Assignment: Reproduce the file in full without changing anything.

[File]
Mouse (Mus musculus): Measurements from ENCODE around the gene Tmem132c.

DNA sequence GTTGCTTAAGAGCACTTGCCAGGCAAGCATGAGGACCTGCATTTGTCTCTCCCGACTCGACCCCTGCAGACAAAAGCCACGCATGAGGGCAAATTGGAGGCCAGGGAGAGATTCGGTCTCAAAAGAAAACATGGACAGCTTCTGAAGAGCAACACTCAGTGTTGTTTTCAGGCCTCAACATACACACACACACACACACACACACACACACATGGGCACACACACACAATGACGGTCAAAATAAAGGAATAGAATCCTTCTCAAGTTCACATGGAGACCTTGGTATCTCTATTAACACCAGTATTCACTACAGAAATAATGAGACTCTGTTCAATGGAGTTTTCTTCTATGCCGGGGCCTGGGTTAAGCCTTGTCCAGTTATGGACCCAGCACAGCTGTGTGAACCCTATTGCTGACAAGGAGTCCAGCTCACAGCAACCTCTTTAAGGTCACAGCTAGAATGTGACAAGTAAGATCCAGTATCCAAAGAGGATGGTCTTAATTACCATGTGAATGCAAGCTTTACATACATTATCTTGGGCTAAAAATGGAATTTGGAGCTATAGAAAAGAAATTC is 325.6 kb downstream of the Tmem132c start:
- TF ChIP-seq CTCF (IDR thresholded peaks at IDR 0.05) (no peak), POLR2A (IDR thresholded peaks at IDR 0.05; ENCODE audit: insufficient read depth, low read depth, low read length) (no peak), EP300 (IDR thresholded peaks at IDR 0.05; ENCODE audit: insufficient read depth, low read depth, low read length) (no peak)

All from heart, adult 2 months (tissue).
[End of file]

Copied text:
Mouse (Mus musculus): Measurements from ENCODE around the gene Tmem132c.

DNA sequence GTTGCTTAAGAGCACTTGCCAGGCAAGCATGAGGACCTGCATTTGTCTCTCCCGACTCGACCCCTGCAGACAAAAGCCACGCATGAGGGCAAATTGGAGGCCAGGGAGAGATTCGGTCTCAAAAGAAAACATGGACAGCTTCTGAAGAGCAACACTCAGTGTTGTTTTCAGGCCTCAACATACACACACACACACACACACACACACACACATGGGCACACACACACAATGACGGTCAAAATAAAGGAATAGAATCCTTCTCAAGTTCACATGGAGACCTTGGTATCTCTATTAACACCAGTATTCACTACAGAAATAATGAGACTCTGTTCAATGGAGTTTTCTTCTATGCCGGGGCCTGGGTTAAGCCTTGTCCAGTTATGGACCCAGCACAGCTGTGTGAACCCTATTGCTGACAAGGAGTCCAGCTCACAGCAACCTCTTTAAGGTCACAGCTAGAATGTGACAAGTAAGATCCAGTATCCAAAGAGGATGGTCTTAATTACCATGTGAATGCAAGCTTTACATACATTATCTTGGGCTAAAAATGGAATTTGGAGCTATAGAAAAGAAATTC is 325.6 kb downstream of the Tmem132c start:
- TF ChIP-seq CTCF (IDR thresholded peaks at IDR 0.05) (no peak), POLR2A (IDR thresholded peaks at IDR 0.05; ENCODE audit: insufficient read depth, low read depth, low read length) (no peak), EP300 (IDR thresholded peaks at IDR 0.05; ENCODE audit: insufficient read depth, low read depth, low read length) (no peak)

All from heart, adult 2 months (tissue).